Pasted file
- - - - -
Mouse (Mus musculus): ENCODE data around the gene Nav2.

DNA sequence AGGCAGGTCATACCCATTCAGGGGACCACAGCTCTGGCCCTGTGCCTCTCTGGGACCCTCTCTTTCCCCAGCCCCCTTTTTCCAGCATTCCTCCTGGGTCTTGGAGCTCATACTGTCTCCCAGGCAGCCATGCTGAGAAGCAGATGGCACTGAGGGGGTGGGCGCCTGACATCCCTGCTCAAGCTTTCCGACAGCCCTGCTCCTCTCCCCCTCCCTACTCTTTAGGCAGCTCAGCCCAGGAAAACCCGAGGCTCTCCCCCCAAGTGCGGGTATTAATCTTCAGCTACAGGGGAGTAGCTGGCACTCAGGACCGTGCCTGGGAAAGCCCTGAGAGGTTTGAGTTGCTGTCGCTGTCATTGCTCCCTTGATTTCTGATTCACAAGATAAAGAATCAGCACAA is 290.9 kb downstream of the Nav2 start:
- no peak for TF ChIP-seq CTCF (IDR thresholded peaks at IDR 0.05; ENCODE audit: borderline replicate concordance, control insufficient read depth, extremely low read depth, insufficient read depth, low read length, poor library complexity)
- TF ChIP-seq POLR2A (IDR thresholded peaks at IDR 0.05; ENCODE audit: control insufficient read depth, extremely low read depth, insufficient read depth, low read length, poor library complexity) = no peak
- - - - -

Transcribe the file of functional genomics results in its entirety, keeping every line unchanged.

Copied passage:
Mouse (Mus musculus): ENCODE data around the gene Nav2.

DNA sequence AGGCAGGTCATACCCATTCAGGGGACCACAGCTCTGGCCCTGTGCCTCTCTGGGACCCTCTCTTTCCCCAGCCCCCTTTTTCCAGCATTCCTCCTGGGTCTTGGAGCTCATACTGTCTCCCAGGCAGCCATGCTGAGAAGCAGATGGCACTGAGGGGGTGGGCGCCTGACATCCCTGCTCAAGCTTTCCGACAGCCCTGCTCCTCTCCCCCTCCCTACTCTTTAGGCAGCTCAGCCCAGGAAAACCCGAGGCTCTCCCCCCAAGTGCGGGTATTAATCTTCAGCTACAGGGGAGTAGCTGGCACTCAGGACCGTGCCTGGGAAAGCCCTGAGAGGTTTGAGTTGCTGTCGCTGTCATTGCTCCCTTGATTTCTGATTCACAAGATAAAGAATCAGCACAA is 290.9 kb downstream of the Nav2 start:
- no peak for TF ChIP-seq CTCF (IDR thresholded peaks at IDR 0.05; ENCODE audit: borderline replicate concordance, control insufficient read depth, extremely low read depth, insufficient read depth, low read length, poor library complexity)
- TF ChIP-seq POLR2A (IDR thresholded peaks at IDR 0.05; ENCODE audit: control insufficient read depth, extremely low read depth, insufficient read depth, low read length, poor library complexity) = no peak